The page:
Roche is a multinational healthcare company that is spearheading the next generation of healthcare with partners and governments around the globe. Drawing on our unique combination of strengths – our pharmaceutical and diagnostic capabilities under one roof – we focus on delivering sustainable healthcare solutions and access to innovative diagnostics and medicines. Our vision is to ensure that the screening, diagnosis, treatment and even prevention of diseases is advancing quickly and effectively in order to transform the lives of people everywhere - ensuring the right treatment for the right patient at the right time. In Slovakia, we recognise the importance of being a trusted partner in helping to improve the healthcare system. Recently, we transformed our entire organisation into a purpose-driven, agile, and patient-focused one. We now have self-managed, empowered teams who are working on creative solutions for improving healthcare in Slovakia. We are committed to making a positive difference in the lives of Slovaks, and I am certain there are many like-minded companies, institutions and individuals we can partner with on this journey.
Roche Slovensko has created the healthcare Lab project– a Slovakia-based startup incubator. Is the support of startups the opportunity to contribute towards improving healthcare?
Roche recognises that the challenges of healthcare are too great for any government, organisation or private company to solve. Partnership, collaboration and investment in innovation is needed. Roche Slovensko decided to invest into the future of Slovakia by helping to support Healthtech startups develop their innovative ideas and bring them to the market. Th is is a win-win situation for the startups, Roche and Slovakia. Our current accelerator has 6 startups: 4 from Slovakia and 2 from Czech Republic. The startups gain access to international expertise and mentorship while Roche Slovensko adopts a startup mindset that helps us accelerate our eff orts to bring value into Slovakia.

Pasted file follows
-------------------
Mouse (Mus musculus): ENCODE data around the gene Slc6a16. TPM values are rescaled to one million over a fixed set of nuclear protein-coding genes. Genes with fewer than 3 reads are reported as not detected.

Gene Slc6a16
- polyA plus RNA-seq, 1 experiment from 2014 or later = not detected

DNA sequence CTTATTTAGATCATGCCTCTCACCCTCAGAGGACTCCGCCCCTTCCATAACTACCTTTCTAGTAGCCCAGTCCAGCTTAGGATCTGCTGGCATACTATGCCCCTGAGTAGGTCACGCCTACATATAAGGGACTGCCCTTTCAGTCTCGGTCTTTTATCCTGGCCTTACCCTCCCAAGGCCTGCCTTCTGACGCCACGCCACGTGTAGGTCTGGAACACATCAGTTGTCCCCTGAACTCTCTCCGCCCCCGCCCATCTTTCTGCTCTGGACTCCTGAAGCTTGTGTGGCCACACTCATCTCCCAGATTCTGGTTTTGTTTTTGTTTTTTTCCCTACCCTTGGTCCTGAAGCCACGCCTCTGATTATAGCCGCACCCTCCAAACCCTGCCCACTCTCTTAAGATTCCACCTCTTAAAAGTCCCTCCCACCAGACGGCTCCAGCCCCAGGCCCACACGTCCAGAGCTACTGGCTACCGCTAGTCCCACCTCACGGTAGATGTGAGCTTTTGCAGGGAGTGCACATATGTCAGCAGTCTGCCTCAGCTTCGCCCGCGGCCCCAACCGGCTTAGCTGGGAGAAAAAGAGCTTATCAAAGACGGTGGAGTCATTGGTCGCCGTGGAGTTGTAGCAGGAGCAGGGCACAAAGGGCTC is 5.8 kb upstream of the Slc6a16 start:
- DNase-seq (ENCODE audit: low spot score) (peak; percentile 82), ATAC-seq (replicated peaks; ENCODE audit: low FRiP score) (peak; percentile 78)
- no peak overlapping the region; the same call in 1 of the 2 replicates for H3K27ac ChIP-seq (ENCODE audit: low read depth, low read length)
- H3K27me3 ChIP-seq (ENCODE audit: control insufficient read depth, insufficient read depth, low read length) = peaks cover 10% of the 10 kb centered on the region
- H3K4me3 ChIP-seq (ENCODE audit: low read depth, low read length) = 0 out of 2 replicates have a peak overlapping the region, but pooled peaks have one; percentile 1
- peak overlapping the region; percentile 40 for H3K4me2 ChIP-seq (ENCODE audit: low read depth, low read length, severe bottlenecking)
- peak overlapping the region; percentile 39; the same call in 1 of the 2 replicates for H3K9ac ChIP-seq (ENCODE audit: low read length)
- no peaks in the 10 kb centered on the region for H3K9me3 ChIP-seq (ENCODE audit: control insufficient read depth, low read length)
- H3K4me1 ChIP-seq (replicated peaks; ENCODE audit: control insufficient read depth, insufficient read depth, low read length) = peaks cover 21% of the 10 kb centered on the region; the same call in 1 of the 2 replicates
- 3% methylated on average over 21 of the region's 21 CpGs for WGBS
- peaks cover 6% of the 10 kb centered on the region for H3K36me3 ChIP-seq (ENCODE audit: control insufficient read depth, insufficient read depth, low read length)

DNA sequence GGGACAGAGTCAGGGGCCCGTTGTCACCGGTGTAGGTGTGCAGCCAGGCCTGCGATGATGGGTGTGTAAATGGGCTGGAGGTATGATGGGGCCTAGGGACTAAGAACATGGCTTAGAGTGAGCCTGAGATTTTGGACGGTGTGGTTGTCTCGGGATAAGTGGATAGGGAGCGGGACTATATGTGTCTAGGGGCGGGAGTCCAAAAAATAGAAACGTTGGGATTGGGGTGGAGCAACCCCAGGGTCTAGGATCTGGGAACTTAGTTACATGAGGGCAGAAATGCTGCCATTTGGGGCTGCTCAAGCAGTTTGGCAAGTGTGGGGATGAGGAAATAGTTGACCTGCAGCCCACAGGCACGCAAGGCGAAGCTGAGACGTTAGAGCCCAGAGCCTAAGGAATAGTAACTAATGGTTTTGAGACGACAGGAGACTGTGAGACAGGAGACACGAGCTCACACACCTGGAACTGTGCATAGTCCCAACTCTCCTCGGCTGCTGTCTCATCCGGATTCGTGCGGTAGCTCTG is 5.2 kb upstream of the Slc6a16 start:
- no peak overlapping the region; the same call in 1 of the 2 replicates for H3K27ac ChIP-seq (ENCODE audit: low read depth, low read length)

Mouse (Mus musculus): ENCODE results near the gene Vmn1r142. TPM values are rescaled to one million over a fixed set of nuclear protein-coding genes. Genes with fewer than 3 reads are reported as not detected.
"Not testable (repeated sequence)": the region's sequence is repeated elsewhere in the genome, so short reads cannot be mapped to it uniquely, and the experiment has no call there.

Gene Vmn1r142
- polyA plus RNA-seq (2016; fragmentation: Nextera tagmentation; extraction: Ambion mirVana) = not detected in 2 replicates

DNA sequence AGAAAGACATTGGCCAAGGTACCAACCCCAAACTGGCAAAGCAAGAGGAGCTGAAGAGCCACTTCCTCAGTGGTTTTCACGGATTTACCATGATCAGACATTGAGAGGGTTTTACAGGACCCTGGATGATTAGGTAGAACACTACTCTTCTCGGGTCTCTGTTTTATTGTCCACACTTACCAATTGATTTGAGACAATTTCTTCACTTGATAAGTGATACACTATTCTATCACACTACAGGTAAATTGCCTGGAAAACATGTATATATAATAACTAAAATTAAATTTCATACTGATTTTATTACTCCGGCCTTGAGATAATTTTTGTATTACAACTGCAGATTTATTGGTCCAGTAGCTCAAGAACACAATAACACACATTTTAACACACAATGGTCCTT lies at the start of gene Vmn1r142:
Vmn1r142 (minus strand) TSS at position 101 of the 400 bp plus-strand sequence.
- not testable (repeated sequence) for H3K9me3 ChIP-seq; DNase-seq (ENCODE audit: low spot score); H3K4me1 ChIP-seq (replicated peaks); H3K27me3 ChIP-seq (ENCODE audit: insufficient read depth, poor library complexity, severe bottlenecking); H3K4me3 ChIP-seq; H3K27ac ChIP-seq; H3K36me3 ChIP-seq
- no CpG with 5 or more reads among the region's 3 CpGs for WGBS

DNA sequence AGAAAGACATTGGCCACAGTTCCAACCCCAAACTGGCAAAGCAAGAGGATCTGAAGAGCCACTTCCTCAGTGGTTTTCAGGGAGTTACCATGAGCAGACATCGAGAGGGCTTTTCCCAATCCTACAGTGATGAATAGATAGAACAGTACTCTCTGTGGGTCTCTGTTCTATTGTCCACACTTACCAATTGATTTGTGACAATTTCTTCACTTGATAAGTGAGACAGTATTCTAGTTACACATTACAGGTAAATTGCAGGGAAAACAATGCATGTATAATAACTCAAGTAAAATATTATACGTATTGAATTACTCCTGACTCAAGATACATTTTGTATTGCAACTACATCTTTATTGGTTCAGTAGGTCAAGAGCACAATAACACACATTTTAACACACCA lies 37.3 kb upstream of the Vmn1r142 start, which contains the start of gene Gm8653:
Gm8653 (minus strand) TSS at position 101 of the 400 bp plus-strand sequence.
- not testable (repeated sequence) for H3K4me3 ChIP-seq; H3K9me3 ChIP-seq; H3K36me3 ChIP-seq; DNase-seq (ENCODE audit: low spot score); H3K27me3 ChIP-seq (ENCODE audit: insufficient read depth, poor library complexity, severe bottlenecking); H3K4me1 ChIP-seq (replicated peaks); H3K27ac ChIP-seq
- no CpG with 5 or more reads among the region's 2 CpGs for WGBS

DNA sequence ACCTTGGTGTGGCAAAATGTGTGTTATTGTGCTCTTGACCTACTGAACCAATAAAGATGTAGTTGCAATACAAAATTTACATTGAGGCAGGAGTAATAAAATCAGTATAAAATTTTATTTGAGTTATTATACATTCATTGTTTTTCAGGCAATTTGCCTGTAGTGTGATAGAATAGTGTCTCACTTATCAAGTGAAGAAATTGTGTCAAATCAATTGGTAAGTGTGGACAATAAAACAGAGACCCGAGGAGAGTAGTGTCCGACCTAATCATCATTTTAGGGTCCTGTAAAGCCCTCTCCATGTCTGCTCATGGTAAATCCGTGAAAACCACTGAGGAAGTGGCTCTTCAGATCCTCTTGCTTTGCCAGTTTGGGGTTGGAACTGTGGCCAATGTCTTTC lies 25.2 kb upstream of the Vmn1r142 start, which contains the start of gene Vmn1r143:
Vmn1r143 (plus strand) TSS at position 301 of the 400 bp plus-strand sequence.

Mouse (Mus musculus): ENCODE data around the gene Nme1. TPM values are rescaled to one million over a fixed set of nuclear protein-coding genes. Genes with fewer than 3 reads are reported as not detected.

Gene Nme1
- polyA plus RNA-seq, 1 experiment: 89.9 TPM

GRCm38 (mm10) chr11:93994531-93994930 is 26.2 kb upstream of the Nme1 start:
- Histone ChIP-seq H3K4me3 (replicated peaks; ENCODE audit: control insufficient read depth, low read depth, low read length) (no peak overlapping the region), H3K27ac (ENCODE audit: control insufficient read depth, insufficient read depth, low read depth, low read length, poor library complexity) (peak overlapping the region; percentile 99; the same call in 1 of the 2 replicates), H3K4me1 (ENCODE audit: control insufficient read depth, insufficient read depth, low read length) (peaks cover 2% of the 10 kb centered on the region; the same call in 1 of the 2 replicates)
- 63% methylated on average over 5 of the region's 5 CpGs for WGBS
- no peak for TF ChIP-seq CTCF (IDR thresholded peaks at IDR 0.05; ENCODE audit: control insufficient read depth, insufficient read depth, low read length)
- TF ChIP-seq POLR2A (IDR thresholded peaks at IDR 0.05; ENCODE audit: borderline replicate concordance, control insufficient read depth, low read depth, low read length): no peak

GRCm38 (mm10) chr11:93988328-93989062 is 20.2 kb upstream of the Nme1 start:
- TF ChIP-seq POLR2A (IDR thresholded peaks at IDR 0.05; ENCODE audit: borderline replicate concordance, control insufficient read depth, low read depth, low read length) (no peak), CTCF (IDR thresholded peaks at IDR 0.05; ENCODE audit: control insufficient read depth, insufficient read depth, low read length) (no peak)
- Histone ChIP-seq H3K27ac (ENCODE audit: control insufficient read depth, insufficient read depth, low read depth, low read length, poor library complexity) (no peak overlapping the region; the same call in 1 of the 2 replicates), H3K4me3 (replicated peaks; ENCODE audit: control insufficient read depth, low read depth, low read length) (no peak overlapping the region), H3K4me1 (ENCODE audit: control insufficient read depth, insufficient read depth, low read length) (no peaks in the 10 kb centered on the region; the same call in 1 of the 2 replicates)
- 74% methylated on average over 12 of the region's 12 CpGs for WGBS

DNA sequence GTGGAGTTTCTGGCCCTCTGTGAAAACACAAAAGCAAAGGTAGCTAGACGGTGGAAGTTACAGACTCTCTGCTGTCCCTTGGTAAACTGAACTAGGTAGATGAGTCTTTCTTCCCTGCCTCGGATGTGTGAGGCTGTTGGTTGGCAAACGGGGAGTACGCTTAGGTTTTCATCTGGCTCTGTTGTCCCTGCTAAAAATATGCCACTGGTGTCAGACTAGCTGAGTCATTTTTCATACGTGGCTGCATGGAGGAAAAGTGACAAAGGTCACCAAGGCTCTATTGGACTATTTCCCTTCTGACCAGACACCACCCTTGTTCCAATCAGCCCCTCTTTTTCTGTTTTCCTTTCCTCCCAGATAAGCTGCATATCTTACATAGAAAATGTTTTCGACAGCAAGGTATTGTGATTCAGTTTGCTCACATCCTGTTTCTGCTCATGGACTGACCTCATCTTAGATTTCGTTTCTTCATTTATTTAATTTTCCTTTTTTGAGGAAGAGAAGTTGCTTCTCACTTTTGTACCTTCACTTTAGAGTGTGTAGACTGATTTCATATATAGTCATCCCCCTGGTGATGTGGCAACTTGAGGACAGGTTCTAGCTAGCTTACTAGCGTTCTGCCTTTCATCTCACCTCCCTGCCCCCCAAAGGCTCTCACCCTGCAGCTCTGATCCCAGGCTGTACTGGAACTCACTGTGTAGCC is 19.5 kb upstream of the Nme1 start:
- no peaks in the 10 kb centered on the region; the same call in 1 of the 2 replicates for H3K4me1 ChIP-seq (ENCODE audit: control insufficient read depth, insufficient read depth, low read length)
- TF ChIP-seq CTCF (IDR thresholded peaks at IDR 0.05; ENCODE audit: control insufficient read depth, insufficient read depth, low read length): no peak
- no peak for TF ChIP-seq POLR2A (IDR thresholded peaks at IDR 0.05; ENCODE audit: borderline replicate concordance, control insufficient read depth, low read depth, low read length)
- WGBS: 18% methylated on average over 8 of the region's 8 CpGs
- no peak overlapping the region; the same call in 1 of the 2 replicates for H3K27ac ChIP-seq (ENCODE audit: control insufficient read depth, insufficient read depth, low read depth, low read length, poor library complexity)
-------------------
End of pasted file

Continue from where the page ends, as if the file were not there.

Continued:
The startup community is full of open-minded and skillful young people. Why is it important to help talents to develop their ideas and business?
Developing the ideas and businesses of young talents is a great chance to move the Slovak healthcare system ahead. We believe the future prosperity of Slovakia is dependent on today’s talented, bright-minded entrepreneurs who are bringing great ideas for new businesses and contributing to a better world. Thinking of Slovakia 10 years from now, we imagine it as an innovative HealthTech hub in Central Europe. We hope our efforts of supporting Slovak HealthTech startups will lead to this.
As a Canadian living in Slovakia, what is your personal view of our country?
My experience with Slovak people has been very positive. Similar to Canadians, Slovaks are humble, kind and friendly. At Roche Slovensko, over 95% of our employees are Slovak. Our Slovak employees are intelligent, creative and full of potential. I personally appreciate their motivation to contribute towards improving the healthcare system in Slovakia. They often tell me that they work at Roche so they can help Slovakia and the health of their family and future generations. I share their passion and commitment.
Could you find some similarities between Slovaks and Canadians?
I am happy to be an international resident of Slovakia and to be able to call Bratislava my home. I love the country, the people, the Tatras and halušky. My wife and I are learning to speak Slovak. In all honesty, it is a challenging language to learn. I originate from British Columbia, Canada, and find many similarities between our two countries. The Slovak landscape is almost a combination of the Canadian Rockies and prairies. I love fishing, and fly fishing in the Tatras has been one of my best fishing experiences ever. It is on par with salmon fi shing off Vancouver Island.
If you could have one wish for Slovakia, what would it be?
Slovakia is now the seventh country I have lived in around the world. I have experienced many healthcare systems as a patient, including in Slovakia. Based on my experience in Slovakia and from my vantage point as an international leader in pharma, I believe you have some great experts, but their working conditions are not ideal. My wish is for Slovaks to live healthy lives with better healthcare.
31. Aug 2020 at 5:00